In the past week we have seen the issue of tax payments come to the fore within the GAA. The issue of managerial payments was highlighted once again with Tommy Lyons, the former Dublin manager, claiming Mayo approached him asking him to name his price to take over the senior team in 2010. He asserts that he was asked to name his price, put it in an envelope and hand it over. James Waldron, the then Mayo County Board chairman vehemently denies the allegation.
23 months ago the Director General of the GAA, Paraic Duffy expressed his concern at the emerging culture of under the counter payments to GAA managers in particular inter- county mangers. Christy Cooney more recently described the culture of payments as a cancer in the association. In recent weeks the Revenue Commissioners have hinted they are ready to investigate county boards and clubs with regard to under the counter payments to managers and personnel. They did not realise what they were up against when they decided the officials involved in the GAA were to come under scrutiny.
The referees of Longford and Wexford exercised the power they have when they decided to take action at the news of a cut in their expenses at the behest of the cold hand of the Revenue Commissioner. Up until last year referees were officiating for a flat rate of €40 for a senior fixture and €25 for an under-age fixture on average however there is no uniformity among counties with some counties opting to pay managers immediately after a game and others deciding to pay on receipt of expenses. Payments can also vary.
However referee’s were informed this week that their rates were to be cut to a meal expense of €13.71 and a price of 50c per mile for travel expenses. Monday two weeks ago, Longford’s officials voted to take action and strike against the proposed flat rate. 24 hours previously Wexford’s referee’s had threatened to withdraw their services only to back down after being told they would continue to receive the original flat rate of €50 for a senior game and €30 for an under-age game. Waterford’s officials were also told there would be no cut in expenses.
The ball has now returned to the Revenue’s court and it is up to them to clarify the controversy among referee’s with regard to their expenses which National Referee’s Association chairman Mick Curley admits is an issue of major concern. The burning issue is whether the official’s will be subject to tax liabilities at the end of the year if the Revenue do decide to alter referee’s expenses. Croke Park will continue to engage with the Revenue in relation to how expenses can be claimed.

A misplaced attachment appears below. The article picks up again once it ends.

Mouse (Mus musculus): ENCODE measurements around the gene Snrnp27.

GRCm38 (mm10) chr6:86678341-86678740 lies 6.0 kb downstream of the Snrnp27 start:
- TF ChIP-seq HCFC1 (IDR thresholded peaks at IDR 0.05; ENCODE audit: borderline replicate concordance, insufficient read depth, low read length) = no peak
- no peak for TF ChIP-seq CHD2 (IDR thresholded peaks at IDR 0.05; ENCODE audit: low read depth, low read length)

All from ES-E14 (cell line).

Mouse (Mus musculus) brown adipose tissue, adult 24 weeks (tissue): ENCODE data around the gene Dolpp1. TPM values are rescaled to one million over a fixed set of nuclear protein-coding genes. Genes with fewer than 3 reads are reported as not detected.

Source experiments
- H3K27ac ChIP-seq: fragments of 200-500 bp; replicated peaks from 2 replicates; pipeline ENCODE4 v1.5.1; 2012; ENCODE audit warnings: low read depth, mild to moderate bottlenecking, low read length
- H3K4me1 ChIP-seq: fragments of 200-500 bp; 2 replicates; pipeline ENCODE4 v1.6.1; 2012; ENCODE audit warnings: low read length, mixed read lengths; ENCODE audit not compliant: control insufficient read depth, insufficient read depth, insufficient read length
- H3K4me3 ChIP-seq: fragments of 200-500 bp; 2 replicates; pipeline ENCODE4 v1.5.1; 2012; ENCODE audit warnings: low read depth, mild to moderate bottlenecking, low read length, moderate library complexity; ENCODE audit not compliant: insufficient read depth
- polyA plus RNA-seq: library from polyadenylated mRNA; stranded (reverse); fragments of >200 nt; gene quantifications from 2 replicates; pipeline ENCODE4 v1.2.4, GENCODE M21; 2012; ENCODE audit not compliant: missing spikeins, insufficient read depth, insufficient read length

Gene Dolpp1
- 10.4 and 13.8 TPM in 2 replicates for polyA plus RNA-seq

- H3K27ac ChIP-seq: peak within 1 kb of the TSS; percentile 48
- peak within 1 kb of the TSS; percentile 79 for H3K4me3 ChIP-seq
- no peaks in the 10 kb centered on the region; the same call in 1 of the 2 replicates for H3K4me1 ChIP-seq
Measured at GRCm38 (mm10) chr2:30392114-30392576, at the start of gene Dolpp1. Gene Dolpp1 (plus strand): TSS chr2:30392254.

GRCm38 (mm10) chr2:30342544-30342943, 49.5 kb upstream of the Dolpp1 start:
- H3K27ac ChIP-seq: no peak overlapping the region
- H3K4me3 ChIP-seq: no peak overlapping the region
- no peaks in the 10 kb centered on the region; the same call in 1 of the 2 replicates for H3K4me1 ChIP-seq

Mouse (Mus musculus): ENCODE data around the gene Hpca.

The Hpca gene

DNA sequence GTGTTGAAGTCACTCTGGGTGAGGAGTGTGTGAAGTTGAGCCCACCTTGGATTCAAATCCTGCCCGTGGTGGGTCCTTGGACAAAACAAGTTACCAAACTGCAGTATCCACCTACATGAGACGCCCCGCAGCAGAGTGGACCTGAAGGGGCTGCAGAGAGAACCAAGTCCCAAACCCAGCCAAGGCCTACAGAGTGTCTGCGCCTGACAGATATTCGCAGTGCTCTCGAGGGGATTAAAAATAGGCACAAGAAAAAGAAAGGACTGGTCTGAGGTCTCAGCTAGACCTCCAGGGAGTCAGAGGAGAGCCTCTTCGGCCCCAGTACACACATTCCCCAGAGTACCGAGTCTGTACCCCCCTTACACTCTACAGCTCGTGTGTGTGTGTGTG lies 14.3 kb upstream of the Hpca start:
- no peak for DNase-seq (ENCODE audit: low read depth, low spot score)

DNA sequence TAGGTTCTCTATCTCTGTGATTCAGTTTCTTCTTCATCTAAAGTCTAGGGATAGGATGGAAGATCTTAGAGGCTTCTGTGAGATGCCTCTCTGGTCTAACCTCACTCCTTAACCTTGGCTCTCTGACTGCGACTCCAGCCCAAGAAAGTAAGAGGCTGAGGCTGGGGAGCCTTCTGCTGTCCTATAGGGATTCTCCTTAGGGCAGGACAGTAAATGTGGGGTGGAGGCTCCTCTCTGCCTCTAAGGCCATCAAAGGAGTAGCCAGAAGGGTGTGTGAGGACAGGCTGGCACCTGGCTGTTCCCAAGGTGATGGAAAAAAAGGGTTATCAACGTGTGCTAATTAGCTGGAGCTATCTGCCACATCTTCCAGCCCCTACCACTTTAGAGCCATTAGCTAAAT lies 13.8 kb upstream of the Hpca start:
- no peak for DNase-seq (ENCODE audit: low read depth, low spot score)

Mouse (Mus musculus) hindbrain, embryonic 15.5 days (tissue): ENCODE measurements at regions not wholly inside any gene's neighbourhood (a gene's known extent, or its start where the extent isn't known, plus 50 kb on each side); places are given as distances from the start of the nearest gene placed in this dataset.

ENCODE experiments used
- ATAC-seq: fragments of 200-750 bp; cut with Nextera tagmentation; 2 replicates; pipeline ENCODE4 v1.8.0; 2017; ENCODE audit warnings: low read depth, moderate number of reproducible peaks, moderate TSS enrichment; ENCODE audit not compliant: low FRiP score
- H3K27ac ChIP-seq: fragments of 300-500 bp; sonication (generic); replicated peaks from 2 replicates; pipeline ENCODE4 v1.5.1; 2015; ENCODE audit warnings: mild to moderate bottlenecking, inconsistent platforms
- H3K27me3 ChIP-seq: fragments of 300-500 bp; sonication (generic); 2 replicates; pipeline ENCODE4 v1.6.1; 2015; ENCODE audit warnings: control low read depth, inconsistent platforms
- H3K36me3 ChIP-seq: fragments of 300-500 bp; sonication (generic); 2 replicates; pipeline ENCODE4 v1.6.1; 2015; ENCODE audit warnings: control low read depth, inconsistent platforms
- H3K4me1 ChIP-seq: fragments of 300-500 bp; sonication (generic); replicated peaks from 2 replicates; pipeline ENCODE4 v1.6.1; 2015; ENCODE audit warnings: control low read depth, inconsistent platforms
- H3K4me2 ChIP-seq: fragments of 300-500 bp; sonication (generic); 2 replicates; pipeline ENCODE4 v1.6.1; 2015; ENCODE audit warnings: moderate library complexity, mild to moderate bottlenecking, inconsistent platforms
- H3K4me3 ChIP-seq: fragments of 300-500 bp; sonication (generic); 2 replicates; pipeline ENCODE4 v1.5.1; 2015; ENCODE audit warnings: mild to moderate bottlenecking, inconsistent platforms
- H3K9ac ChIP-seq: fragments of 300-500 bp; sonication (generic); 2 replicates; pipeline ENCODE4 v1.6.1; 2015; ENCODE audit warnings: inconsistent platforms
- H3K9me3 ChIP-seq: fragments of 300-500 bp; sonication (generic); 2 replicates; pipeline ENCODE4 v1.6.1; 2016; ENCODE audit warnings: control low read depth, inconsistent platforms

The power at the officials disposal was one notable aspect of this stand-off. Their value is far greater than any monetary gains that may be made. Players, managers, the public and the media don’t quite realise the importance of the referee. For the GAA this could potentially be a more contentious issue than that of payments to managers. The games will continue to be played whether a manager is paid or not and there is always another willing to manage. It could far outweigh any controversy over players expenses. There is always another player ready to step into the breach if the first choice is not available. However without the referee the game cannot be played and this is the tool at their disposal. That is why the GAA sought time to allow for further discussion surrounding this issue. It is interesting to note how the matter of payments to managers could also become of secondary importance if the expenses row with referee’s is not clarified and cleared up soon. The GAA has found itself caught between the Revenue and a body within the GAA that is of seminal importance and cannot be done without.
The very spirit of one of the finest sporting associations on earth could be brought into question however if the revenue decide to start investigating every nook and cranny to line their coffers. The plight of many GAA clubs at the moment is they’re saddled with incoherent debt after over-indulging during the boom times. As a result of the “boom times” managers started to get paid but it is quite evident whether we like to admit it or not that a lot of these payments were not declared. And who can blame the personnel of clubs in particular not declaring a little extra cash in the fear that the tax man will take at least half? I know of one physiotherapist involved in a small junior club who for a minimal fee helps the club during weekends currently monitoring the situation with regard to the Revenues impending intrusion.They use this fee to cover their grocery shopping. The person in question is unlikely to return for another season if they are going to be taxed. It will simply not be worth their time and effort.
It will be the small “man” or club that suffers. Imagine a lost corner of rural Ireland, painted with the bright colours of its parish team and the pride invested by the local parishioners in the local footballers and hurlers. The GAA, for these small communities that the IMF or Troika or ECB can not even comprehend, provides a service. If the Revenue were to intrude in these lost corners of Ireland that run on a sense of community spirit who put away that extra euro or two to help the local club bring life into their communities, what might they be achieving or even dismantling? Will it be worth dedicating your time as a manager or referee or physio to the local club if the Revenue are going to tax you for the most part. Is it time for the GAA to be the voice for these lost corners of Ireland?